Interview with Bretton Loney

Author InterviewBretton Loney of Halifax, Nova Scotia, is the author of The Beggar’s Shoe Box, the story won second place in Quarter Castle Publishing’s first short story writing contest.

Recently Quarter Castle Publishing interviewed Bretton.

Interview Questions

QCP: When did you decide to become a writer?

I decided to become a journalist first. I decided to become a journalist during my first undergraduate degree at the University of Lethbridge and joined the student newspaper. From my late teens on, I thought about becoming a writer but didn’t seriously think about it until my late 20s. I didn’t really act upon it until my early 30s.

QCP: Do you write every day? If not, how many days do you dedicate to writing?

Regrettably, with a busy full-time job, I can’t. I write every weekend and when that is going well, sometimes I edit my writing at nights during the week.

Bretton Loney BandWQCP: Do you use an outline or do you write free style?

Short stories I tend to write free style. I have an “idea book” that I write ideas in, subjects or photos or images that strike me, stories I’ve ripped out of newspapers. Then once I have five or six key points on the same theme that seem to go together, I start to write.

QCP: What is the hardest thing about writing?

In writing short stories, it’s knowing when they are done. I constantly play with them, even after they’re published. I am good at getting my stories to the 70 percent mark in terms of quality; it’s the last 25 per cent that’s tough.

QCP: What advice would you give to aspiring writers?

Read a lot. Write a lot. Join a writer’s circle. Join a writer’s federation. Take advice but ultimately follow your own heart. Only you know what you want to say, but be truly honest with yourself about that.

Quarter Castle Chronicles Vol 1 front cover mock upQCP: Do you have any books or short stories that will be published soon? If so, please share the details about where readers can find them.

I have just published a biography of a unique and fascinating Japanese-Canadian doctor from my home town. Rebel With A Cause: The Doc Nikaido Story is a compelling account of how Canada’s shameful treatment of Japanese-Canadians during Second World War impacted Dr. Harry Nikaido.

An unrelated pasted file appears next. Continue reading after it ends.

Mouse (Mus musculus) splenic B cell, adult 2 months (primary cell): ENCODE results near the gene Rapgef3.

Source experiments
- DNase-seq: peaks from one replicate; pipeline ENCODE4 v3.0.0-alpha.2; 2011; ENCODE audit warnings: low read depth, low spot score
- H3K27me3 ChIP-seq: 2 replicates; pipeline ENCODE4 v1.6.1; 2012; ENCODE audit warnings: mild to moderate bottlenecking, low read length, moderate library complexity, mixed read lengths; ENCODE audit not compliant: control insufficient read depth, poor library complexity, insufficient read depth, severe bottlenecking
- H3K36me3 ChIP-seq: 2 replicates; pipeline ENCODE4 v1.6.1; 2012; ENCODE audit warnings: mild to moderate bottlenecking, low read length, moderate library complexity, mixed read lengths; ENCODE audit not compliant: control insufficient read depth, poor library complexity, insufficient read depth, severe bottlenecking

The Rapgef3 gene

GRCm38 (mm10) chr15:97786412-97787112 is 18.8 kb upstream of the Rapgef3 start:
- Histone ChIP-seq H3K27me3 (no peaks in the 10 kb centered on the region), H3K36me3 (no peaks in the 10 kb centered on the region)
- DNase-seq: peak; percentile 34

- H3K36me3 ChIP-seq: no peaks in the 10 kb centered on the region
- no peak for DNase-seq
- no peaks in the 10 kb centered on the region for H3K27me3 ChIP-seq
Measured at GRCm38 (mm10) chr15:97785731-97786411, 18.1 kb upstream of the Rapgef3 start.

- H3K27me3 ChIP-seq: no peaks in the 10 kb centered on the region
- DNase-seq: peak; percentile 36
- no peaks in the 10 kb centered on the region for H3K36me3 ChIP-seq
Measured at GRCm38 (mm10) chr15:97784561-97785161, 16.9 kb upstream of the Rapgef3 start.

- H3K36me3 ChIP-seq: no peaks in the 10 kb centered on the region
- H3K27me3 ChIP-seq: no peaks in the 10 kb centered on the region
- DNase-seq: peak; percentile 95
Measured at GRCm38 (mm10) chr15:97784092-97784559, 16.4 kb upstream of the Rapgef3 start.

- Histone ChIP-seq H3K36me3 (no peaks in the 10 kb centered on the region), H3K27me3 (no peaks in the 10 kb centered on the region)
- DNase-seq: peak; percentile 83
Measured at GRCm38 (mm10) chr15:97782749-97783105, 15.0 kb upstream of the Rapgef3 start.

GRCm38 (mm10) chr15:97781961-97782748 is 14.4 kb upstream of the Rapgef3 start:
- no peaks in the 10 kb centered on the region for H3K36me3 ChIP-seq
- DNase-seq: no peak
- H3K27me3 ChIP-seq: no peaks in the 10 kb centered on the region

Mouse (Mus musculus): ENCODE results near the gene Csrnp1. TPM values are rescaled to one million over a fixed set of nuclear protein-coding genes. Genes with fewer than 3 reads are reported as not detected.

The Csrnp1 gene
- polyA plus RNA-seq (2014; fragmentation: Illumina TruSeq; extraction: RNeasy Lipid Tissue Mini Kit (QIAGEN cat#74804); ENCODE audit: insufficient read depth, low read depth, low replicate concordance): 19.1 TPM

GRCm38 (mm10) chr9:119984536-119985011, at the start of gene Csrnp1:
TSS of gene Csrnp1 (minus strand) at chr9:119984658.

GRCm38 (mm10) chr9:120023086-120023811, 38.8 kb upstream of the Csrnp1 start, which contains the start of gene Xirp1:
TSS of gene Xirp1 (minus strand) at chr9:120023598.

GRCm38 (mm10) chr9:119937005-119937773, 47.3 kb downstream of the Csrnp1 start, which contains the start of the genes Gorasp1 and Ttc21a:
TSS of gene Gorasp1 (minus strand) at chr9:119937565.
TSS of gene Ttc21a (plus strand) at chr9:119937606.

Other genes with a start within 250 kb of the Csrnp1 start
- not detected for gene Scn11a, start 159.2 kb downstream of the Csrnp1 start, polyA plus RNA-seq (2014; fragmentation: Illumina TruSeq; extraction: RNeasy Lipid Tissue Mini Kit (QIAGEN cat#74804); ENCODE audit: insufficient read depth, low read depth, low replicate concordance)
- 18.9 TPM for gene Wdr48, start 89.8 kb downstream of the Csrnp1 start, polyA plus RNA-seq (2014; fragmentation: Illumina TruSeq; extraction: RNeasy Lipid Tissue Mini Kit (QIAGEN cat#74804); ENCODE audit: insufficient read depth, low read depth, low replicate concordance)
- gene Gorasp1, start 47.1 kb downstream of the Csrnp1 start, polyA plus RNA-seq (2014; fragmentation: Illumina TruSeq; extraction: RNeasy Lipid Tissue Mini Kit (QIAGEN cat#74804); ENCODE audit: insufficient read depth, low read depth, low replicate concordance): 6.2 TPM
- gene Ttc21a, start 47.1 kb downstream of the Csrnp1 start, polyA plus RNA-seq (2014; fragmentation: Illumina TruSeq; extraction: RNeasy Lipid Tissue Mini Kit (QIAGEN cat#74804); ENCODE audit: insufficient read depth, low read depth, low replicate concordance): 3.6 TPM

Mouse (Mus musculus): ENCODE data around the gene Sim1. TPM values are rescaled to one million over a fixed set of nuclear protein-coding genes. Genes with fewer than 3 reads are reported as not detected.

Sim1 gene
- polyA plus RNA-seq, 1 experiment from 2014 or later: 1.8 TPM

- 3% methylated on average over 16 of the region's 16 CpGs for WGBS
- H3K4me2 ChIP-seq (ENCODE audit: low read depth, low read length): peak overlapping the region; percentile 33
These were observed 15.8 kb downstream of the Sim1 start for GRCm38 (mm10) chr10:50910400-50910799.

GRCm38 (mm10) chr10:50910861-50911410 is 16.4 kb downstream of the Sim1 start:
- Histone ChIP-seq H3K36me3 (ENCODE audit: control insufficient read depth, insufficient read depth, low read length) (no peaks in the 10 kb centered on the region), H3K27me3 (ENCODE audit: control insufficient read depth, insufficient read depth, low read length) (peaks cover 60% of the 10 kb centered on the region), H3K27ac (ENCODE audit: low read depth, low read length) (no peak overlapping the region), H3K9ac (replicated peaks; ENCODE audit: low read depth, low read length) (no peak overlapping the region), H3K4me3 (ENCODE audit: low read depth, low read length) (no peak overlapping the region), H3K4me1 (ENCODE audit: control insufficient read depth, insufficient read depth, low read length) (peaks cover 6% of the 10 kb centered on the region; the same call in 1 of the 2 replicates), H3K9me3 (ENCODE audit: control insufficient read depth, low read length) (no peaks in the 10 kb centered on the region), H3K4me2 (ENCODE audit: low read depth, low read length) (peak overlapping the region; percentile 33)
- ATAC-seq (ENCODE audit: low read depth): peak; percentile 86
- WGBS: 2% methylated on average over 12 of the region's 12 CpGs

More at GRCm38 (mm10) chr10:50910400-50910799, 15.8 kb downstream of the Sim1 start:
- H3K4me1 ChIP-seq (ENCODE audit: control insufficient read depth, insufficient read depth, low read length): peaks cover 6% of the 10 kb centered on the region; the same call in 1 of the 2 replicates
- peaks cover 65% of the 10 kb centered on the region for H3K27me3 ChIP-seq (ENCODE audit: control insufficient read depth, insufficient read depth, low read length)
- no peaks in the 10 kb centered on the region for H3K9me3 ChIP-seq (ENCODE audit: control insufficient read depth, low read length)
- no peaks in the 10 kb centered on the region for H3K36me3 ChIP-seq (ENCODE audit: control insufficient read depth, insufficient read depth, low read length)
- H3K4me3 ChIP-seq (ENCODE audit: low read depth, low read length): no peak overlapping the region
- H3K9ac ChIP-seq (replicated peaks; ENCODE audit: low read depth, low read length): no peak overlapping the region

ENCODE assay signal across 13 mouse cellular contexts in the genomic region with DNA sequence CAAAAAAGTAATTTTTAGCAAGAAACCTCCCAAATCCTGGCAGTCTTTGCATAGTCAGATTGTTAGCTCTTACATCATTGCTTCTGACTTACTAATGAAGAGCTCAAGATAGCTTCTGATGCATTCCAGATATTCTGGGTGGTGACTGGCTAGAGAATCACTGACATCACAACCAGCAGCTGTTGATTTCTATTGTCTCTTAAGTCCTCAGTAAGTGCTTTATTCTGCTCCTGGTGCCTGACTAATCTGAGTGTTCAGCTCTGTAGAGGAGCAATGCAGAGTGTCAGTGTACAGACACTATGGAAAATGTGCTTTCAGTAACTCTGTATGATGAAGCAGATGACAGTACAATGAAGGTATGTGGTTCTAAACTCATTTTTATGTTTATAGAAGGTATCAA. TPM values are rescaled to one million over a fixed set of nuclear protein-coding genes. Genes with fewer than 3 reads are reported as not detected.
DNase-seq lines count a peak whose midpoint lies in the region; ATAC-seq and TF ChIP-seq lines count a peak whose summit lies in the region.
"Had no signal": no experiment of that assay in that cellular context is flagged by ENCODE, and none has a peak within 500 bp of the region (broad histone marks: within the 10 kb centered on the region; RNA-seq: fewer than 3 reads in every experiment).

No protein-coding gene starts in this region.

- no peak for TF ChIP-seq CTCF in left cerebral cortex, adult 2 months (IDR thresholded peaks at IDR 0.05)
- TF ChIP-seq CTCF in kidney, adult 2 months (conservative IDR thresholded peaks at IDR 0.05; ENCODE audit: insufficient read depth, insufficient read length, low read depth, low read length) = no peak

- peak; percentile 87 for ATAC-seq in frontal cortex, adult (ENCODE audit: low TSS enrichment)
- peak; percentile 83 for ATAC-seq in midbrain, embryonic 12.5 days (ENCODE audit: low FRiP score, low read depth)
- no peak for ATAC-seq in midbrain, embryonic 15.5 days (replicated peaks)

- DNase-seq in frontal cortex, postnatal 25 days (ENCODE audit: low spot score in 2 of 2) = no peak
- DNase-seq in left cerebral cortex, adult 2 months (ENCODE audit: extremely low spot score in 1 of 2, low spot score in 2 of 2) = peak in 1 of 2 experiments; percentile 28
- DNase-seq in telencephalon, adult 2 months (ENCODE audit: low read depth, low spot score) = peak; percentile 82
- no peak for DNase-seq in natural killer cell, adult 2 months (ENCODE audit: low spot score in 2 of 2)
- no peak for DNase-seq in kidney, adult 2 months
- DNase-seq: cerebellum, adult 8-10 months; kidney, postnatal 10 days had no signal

Turning his back on material things, “Doc” practised medicine in small-town Alberta, living a bohemian lifestyle and charging no more for his services than what he absolutely needed to survive. He adopted a virtual vow of poverty in order to pay little or no income tax over his 24-year career to a Canadian government whom he never forgave for the forcible resettlement of his family and 22,000 other Japanese-Canadians from British Columbia during World War II.

QCP: Where did the idea for The Beggar’s Shoe Box come from?

I’ve worked in downtown Halifax for the past dozen years. A few of the older street people have been panhandling downtown that whole time. I know them all to see them and a few by name. I began to wonder how much they could potentially know about all of us who walk by them most days and the story grew from there.

QCP: How can others learn more about you and your writing?

Website: My website, or the Writers’ Federation of Nova Scotia’s website for members of its Writers’ Council.


Leave a Reply

Fill in your details below or click an icon to log in: Logo

You are commenting using your account. Log Out /  Change )

Twitter picture

You are commenting using your Twitter account. Log Out /  Change )

Facebook photo

You are commenting using your Facebook account. Log Out /  Change )

Connecting to %s

This site uses Akismet to reduce spam. Learn how your comment data is processed.